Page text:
They'll be added to the Find My app on your devices, which means that if you're not sure where you left them, the app can say when your phone was last connected to them. The AirPods Pro 2nd Gen take this two big steps further, by bringing in tech from Apple's AirTags.

They include ultra-wideband (UWB) tech, which means when they're within range of your phone (which is basically in the same room, or next door), an arrow on your phone will literally point you towards them. This works really well generally – even if you're not close enough for an accurate arrow, you can still get a sense for whether you're in the right portion of the house. The main issue is that it doesn't deal with height, so you can be pointed in the right direction, but on the wrong floor. Still, the feature is perfect for days when you can't remember if you left them in your coat or bag or wherever. 

The case also now includes a speaker, so you can use the app to tell the AirPods to make a fairly loud noise to help you locate them. The case also now makes a noise when you pair it and when you start charging it but can turn this off if you prefer.

Speaking of charging, the battery life here is quoted as six hours from the earbuds, and 30 hours from the charging case. This estimate fits with our usage, and it's an excellent increase over the original AirPods Pro, which managed 4.5 hours from the buds and 24 hours from the case.

The increase in the buds in particular is so welcome because we now very rarely find ourselves ever running out of juice when we want them, which wasn't the case before.

This battery life is typical for noise-cancelling earbuds from the buds themselves (it's very good for the case). It competes well with the best from Bose or Sony – but some competitors (such as the Master & Dynamic MW08) can hit 10 hours with ANC on. So the battery life overall is good, but not impressive.

Their Bluetooth connection is rapid, and is generally very stable, though we've had a few more connectivity drops in one ear with the AirPods Pro 2nd Gen in our time with them so far than we generally had with the first-gen version. Nothing that feels like an issue – and it's always solved by putting them back in the case for a second, then replacing them in our ears – but the fact remains.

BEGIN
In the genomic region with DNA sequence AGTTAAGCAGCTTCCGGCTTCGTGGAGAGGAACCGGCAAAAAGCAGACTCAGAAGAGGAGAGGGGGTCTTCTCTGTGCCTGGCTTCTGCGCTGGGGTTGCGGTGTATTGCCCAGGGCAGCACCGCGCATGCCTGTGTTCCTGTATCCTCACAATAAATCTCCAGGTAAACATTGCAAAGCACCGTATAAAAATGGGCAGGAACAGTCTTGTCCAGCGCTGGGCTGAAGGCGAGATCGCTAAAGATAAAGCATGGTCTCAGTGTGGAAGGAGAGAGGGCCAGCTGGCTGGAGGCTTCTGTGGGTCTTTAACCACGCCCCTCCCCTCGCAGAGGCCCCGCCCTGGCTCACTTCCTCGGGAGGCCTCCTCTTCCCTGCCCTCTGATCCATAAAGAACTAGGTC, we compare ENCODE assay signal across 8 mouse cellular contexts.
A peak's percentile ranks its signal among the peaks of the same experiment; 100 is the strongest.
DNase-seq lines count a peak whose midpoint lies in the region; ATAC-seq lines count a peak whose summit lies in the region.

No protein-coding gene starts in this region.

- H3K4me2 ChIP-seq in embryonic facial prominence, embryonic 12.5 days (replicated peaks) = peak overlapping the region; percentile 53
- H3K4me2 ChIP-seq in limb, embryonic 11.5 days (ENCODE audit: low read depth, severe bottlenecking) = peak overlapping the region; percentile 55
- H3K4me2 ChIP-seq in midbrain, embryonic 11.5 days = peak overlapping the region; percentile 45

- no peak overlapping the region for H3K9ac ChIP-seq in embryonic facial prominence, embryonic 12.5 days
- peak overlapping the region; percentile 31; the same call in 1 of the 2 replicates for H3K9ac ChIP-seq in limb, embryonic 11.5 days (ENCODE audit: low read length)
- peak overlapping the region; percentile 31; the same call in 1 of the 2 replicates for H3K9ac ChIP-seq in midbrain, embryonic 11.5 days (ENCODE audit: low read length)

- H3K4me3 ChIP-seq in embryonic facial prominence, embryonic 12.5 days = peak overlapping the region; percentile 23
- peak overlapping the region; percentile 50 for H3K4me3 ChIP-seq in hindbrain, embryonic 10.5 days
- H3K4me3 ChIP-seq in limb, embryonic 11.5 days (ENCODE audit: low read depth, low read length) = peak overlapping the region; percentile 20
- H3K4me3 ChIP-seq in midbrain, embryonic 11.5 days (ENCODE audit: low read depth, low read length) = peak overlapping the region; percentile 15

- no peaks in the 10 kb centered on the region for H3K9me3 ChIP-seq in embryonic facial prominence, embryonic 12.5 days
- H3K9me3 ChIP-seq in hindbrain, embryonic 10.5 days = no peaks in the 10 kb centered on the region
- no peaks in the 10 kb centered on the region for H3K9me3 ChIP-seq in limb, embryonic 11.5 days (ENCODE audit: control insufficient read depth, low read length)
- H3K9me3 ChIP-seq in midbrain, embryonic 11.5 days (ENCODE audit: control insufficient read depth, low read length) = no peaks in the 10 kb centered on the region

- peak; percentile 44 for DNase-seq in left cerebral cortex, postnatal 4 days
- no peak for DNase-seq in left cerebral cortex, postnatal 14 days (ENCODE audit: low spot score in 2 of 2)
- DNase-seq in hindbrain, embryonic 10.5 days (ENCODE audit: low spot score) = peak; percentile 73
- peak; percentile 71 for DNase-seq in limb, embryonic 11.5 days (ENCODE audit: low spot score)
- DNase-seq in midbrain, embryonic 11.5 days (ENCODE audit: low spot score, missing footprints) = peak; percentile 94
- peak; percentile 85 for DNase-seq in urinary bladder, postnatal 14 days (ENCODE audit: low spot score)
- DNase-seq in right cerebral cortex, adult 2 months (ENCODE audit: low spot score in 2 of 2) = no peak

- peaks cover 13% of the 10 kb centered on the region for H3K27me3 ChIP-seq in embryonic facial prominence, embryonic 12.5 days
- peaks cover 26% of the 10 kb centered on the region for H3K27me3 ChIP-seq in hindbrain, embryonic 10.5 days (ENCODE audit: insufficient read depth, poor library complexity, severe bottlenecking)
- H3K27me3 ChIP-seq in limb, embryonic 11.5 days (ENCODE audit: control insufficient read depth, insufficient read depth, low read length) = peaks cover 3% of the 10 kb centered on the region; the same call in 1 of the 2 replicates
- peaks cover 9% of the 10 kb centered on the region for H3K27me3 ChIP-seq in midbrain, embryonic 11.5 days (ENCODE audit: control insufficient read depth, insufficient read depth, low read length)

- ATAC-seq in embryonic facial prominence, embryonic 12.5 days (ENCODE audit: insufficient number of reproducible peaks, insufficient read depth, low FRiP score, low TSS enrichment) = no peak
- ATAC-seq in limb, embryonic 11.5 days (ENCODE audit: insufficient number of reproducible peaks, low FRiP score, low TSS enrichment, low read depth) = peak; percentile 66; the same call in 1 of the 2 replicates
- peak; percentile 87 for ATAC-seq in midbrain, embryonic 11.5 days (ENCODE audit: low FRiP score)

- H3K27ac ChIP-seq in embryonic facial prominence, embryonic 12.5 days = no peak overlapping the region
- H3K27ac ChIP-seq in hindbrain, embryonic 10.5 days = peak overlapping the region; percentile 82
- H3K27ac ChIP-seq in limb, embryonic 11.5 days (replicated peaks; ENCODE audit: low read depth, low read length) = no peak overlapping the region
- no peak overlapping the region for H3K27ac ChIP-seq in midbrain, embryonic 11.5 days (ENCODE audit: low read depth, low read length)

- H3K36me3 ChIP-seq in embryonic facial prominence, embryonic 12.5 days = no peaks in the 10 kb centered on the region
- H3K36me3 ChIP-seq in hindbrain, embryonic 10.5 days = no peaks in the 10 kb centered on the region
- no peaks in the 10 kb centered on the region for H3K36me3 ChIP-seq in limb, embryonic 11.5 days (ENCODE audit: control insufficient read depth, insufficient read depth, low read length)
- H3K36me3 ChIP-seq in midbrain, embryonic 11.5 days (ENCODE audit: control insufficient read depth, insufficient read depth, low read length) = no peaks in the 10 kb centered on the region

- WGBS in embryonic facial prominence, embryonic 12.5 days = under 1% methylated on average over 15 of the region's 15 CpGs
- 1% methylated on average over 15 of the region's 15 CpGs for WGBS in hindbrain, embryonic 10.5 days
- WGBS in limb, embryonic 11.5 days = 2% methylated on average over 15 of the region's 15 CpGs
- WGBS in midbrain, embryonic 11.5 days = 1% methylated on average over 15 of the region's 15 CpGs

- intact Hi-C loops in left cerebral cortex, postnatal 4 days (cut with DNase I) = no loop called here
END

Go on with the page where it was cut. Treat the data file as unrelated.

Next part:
Apple has included Bluetooth 5.3 support (the latest version), but sadly hasn't included support for Bluetooth LE Audio (a new codec that promises to maintain audio quality better when the connection is poor) or for any kind of lossless audio, even though they theoretically have the bandwidth for it.

We can mostly understand why Apple wouldn't go for LE Audio, since a huge part of its appeal is that it's better than the standard SBC audio codec, but Apple will generally use the superior AAC codec whenever possible anyway. But the lack of lossless audio seems a real shame when Apple Music makes both CD quality and Hi-Res Audio tracks available across the whole library, but Apple's best earbuds can't make the most of it.

However, Apple has included Spatial Audio support here again, and we'll cover that (and the quality of the noise cancellation more) in the Sound Quality section.

Apple AirPods Pro 2nd Gen review: Build and design

The exterior design of the AirPods Pro 2 is not identical to the original AirPods Pro, but the differences are almost completely academic. Exterior vents are positioned slightly differently on the earbuds, and there are now holes on the bottom of the case for the built-in speaker, but that's mostly it, apart from two more practical differences: the inclusion of a lanyard loop, and the addition of a new extra-small in-ear tip included in the box, for those with smaller ear canals.

The latter isn't for kids (or rather, it could be, but isn't exclusively) – we've given the buds and new tips to two adult women who never got on with AirPods Pro, and both found the comfort and quality of sound improved a lot from having the smaller size available.

That means you get four silicon eartips in the box (XS, S, M, L), and it now seems to cover the spectrum very well (and you can take an ear fit test in the Settings app to make sure you've got it right). 

The use of an in-ear fit is the same as the previous AirPods Pro but sets them apart from the non-Pro AirPods 2nd Gen or 3rd Gen, both of which feature an outer-ear fit, where they sit over the ear canal, but don't enter it.

Some prefer that kind of fit, but it's not conducive to effective active noise cancellation, so it makes sense that Apple hasn't used it here.

The earbuds themselves still weigh just 5.3g, which is essentially the same as the previous model, and is one reason why we rate them so highly. Many earbuds with equivalent features are physically larger and weigh more – the Sony WF-1000XM4 are a whopping 7.4g each, for example, making them 40% heavier. That makes a big difference to how secure they feel as well as how comfortable they are for long periods.

Most other earbuds have larger cases too, but the design of AirPods Pro means the case is slim enough to slip into a pocket without looking ridiculous. This all matters, but too many earbuds makers seem to forget about it.

But it does mean that we've still got the design with the sticks, and some people really aren't keen on it. We don't mind it at all, not because of the practical benefit of it being comfortable to wear, but also the fact that it makes them easy to spot, so people don't try talking to you and then you both end up embarrassed that you couldn't hear. The white stick design adds an affordance, of a kind.